Testable HTTP

Flurl.Http provides a set of testing features that make isolated arrange-act-assert style testing dead simple. At its core is HttpTest, the creation of which kicks Flurl into test mode, where all HTTP activity in the test subject is automatically faked and recorded.

using Flurl.Http.Testing;

public void Test_Some_Http_Calling_Method() {
    using (var httpTest = new HttpTest()) {
        // Flurl is now in test mode
        sut.CallThingThatUsesFlurlHttp(); // HTTP calls are faked!

Most unit testing frameworks have some notion of setup/teardown methods that are executed before/after each test *. For classes with lots of tests against HTTP-calling code, you might prefer this approach:

private HttpTest _httpTest;

public void CreateHttpTest() {
    _httpTest = new HttpTest();

public void DisposeHttpTest() {

public void Test_Some_Http_Calling_Method() {
    // Flurl is in test mode

NOTE: Due to a known issue with the mechanism used to signal call faking in the SUT, instantiating HttpTest from an async setup method will not work.


By default, fake HTTP calls return a 200 (OK) status with an empty body. Of course you'll likely want to test your code against other responses.

httpTest.RespondWith("some response body");

Use objects for JSON responses:

httpTest.RespondWithJson(new { x = 1, y = 2 });

Test failure conditions:

httpTest.RespondWith("server error", 500);
httpTest.RespondWithJson(new { message = "unauthorized" }, 401);

RespondWith* methods are chainable:

    .RespondWith("some response body")
    .RespondWith("error!", 500);


Behind the scenes, each RespondWith* adds a fake response to a thread-safe queue.

Starting in 3.0, you also have the ability to set up responses that only apply to requests that match specific criteria. This example demonstrates all possibilities:

    .ForCallsTo("*.api.com*", "*.test-api.com*") // multiple allowed, wildcard supported
    .WithVerb("put", "PATCH") // or HttpMethod.Put, HttpMethod.Patch
    .WithQueryParam("x", "a*") // value optional, wildcard supported
    .WithQueryParams(new { y = 2, z = 3 })
    .WithAnyQueryParam("a", "b", "c")
    .WithHeader("h1", "f*o") // value optional, wildcard supported
    .WithRequestBody("*something*") // wildcard supported
    .WithRequestJson(new { a = "*", b = "hi" }) // wildcard supported in sting values
    .With(call => true) // check anything on the FlurlCall
    .Without(call => false) // check anything on the FlurlCall
    .RespondWith("all conditions met!", 200);

Need to make real calls in certain cases?



Once an HttpTest is created and any specific responses are queued, simply call into a test subject. When the SUT makes an HTTP call with Flurl, the real call is effectively blocked and the next fake response is dequeued and returned instead. However, when only one response remains in the queue (matching any filter criteria, if provided), that response becomes "sticky", i.e. it is not dequeued and hence gets returned in all subsequent calls.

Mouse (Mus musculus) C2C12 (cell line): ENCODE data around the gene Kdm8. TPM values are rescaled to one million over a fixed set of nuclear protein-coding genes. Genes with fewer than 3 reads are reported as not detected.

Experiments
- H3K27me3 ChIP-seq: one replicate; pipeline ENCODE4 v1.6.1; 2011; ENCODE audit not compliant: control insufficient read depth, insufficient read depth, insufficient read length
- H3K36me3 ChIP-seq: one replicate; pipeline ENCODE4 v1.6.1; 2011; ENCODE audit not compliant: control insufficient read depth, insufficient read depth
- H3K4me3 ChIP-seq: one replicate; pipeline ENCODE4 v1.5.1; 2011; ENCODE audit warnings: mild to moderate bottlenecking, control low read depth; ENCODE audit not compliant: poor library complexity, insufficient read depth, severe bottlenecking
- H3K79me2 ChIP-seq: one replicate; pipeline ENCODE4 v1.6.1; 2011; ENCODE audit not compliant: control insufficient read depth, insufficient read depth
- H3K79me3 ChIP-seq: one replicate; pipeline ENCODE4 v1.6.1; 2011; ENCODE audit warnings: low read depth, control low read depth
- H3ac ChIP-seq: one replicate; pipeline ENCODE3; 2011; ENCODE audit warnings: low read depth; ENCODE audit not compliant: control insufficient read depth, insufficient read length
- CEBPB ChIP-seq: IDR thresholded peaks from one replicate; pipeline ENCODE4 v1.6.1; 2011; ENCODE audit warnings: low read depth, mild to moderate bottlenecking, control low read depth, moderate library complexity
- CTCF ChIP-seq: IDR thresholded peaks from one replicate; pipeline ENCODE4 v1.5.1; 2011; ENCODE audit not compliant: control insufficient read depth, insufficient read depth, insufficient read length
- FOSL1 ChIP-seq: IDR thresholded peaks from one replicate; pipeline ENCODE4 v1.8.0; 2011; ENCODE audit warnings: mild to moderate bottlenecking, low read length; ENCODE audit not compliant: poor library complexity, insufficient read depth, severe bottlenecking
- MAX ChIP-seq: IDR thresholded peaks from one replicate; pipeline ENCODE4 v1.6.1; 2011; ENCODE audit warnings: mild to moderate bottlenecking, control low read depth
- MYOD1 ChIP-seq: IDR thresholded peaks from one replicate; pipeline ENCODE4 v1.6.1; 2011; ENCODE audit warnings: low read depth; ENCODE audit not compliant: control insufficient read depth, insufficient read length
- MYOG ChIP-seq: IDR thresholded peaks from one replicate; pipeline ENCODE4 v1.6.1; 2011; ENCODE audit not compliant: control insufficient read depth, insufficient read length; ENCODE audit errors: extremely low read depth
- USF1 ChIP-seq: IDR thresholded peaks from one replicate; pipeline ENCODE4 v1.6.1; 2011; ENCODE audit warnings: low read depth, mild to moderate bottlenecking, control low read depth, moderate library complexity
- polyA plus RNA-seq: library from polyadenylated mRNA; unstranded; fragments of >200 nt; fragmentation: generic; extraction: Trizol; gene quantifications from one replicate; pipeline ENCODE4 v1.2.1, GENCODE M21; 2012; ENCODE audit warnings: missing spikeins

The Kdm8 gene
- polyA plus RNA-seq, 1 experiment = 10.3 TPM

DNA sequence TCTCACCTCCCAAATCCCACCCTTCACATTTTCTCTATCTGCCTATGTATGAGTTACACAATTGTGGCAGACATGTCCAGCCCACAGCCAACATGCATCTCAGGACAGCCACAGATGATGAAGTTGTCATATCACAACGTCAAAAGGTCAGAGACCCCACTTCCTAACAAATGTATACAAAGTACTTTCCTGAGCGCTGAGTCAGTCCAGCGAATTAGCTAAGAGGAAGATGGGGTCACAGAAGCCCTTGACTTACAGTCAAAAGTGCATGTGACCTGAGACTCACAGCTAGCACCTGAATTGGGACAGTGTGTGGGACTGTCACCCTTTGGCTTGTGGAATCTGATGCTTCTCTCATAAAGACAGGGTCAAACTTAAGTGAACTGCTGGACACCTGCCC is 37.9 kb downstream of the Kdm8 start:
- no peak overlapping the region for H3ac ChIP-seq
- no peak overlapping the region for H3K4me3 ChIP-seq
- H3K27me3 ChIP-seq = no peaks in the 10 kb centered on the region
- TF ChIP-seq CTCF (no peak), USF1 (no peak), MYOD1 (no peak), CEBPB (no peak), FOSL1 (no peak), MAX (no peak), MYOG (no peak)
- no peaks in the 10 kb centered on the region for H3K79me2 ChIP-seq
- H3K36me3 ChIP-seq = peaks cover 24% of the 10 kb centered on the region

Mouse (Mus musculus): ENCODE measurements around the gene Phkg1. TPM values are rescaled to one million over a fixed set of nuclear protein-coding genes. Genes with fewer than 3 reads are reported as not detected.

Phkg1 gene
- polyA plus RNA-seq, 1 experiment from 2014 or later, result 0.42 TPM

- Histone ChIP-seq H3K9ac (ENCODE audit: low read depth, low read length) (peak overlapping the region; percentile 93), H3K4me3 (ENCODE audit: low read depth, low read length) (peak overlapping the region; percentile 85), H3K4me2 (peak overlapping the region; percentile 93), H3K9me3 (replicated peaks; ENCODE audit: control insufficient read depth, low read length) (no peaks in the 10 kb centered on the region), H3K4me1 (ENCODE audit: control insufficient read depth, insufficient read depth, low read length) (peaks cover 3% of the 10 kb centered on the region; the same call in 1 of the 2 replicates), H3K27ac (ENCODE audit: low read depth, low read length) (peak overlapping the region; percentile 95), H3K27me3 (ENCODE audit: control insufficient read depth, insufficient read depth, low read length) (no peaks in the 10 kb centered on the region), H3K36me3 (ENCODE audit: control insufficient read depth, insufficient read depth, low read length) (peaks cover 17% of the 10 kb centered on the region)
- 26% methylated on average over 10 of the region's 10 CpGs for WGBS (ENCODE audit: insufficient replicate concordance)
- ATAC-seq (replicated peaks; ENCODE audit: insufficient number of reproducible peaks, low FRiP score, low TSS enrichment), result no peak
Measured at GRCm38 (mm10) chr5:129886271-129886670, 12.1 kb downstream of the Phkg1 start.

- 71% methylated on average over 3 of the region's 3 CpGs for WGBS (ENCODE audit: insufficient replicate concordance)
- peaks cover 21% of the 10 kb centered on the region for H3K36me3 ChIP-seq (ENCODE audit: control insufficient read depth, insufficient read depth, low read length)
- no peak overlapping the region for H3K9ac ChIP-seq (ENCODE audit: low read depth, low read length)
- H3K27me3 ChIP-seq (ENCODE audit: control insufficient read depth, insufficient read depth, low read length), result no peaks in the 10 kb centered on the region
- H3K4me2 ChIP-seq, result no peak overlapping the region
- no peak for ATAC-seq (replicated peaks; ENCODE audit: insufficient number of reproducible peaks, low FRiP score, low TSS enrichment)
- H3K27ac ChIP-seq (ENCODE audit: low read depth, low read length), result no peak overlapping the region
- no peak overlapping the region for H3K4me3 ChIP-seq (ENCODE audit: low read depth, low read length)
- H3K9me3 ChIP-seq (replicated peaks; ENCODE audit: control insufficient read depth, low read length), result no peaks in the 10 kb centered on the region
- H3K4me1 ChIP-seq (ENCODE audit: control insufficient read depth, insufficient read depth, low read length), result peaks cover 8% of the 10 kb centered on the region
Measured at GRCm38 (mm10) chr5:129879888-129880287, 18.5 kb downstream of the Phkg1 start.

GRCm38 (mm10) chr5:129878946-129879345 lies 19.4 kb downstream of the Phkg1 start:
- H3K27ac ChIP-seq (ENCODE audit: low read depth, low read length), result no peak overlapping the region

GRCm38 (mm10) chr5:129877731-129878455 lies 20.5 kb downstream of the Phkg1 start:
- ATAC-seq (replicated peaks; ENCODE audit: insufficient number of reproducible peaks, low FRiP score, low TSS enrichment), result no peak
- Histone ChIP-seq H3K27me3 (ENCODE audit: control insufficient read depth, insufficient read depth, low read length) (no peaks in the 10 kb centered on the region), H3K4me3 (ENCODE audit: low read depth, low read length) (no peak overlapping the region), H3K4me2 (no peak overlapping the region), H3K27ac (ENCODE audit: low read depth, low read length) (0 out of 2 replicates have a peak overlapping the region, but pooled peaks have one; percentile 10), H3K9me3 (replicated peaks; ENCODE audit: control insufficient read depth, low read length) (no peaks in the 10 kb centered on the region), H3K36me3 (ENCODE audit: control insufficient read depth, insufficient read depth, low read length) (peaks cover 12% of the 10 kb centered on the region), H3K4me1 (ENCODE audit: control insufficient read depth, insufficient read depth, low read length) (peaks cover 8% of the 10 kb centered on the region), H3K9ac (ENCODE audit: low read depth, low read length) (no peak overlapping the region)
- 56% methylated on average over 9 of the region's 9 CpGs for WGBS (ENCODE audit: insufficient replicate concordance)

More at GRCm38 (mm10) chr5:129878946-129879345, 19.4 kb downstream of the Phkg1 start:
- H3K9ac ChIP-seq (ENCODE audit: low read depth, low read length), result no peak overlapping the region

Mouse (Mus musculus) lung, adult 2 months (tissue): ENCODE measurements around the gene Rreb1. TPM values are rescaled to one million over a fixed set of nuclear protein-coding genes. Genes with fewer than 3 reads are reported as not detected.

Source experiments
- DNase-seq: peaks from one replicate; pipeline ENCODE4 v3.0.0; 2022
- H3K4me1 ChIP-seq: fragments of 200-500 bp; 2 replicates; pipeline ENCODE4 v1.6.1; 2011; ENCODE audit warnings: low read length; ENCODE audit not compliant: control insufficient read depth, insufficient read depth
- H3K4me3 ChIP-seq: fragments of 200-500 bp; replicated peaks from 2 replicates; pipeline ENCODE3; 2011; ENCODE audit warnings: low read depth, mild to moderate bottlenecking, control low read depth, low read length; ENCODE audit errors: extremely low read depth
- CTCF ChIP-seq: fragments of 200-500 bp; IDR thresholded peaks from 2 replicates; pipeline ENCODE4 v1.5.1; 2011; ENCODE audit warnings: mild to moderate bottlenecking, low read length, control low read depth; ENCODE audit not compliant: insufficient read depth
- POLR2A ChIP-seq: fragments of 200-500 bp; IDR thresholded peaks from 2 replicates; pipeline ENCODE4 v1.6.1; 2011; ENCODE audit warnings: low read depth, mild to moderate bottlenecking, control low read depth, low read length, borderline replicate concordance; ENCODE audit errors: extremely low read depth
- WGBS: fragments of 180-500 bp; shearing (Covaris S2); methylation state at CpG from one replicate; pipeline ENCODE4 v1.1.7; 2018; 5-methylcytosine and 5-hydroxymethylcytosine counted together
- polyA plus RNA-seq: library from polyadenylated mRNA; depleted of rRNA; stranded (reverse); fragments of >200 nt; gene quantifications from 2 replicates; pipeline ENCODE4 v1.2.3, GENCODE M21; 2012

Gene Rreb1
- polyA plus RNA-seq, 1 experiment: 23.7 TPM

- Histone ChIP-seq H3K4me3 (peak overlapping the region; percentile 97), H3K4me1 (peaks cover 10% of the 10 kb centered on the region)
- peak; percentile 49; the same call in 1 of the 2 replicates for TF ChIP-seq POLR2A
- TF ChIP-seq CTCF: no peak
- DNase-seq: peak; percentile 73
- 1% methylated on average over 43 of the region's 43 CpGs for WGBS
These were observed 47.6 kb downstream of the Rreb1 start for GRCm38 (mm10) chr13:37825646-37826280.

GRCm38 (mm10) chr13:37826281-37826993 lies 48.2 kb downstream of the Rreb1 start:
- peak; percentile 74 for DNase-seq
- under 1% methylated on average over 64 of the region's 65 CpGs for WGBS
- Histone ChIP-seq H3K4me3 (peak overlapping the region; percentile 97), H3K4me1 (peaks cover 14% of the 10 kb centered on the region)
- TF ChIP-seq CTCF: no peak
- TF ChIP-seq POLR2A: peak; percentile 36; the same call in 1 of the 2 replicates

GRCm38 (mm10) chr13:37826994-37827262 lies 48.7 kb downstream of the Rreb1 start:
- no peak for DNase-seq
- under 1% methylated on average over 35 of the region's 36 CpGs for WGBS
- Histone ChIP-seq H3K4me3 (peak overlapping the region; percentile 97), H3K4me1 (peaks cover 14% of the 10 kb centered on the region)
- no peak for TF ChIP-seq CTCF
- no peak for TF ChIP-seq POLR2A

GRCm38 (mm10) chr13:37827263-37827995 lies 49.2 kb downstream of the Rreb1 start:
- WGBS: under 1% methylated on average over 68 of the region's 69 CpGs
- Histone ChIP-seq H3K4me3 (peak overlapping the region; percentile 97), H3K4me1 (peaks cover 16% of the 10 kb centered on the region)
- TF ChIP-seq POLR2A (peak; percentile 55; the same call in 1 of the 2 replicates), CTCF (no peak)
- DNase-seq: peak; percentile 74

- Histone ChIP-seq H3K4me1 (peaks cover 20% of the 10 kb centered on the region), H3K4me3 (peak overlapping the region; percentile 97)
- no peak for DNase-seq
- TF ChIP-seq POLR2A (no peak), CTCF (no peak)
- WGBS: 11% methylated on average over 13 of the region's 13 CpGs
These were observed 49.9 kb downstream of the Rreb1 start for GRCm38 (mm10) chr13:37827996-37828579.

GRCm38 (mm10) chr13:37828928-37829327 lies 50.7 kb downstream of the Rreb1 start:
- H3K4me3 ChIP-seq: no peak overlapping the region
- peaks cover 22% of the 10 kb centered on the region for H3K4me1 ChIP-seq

There is no need to mock or stub any Flurl objects in order for this to work. HttpTest uses the logical asynchronous call context to flow a signal through the SUT and notify Flurl to fake the call.


As HTTP calls are faked, they are automatically recorded to a call log, allowing you to assert that certain calls were made. Assertions are test framework-agnostic; they throw an exception at any point when a match is not found as specified, signaling a test failure in virtually all testing frameworks.

HttpTest provides a couple assertion methods against the call log:


// were calls to specific URLs made?

// were any calls made?

You can make further assertions against specific calls, fluently of course:

    .WithQueryParam("x", "1*")

Times(n) allows you to assert that the call was made a specific number of times; otherwise, the assertion passes when one or more matching calls were made. In all cases where a name and value can be passed, a null value (the default) means ignore and just assert the name. And like with test setup criteria, the * wildcard is supported virtually everywhere.

When the With* methods don't give you everything you need, you can go down a level and assert the call log directly:

Assert.That(httpTest.CallLog.Any(call => /* assert anything about the call */));

CallLog is an IList<FlurlCall>. A FlurlCall object contains lots of useful information as specified here.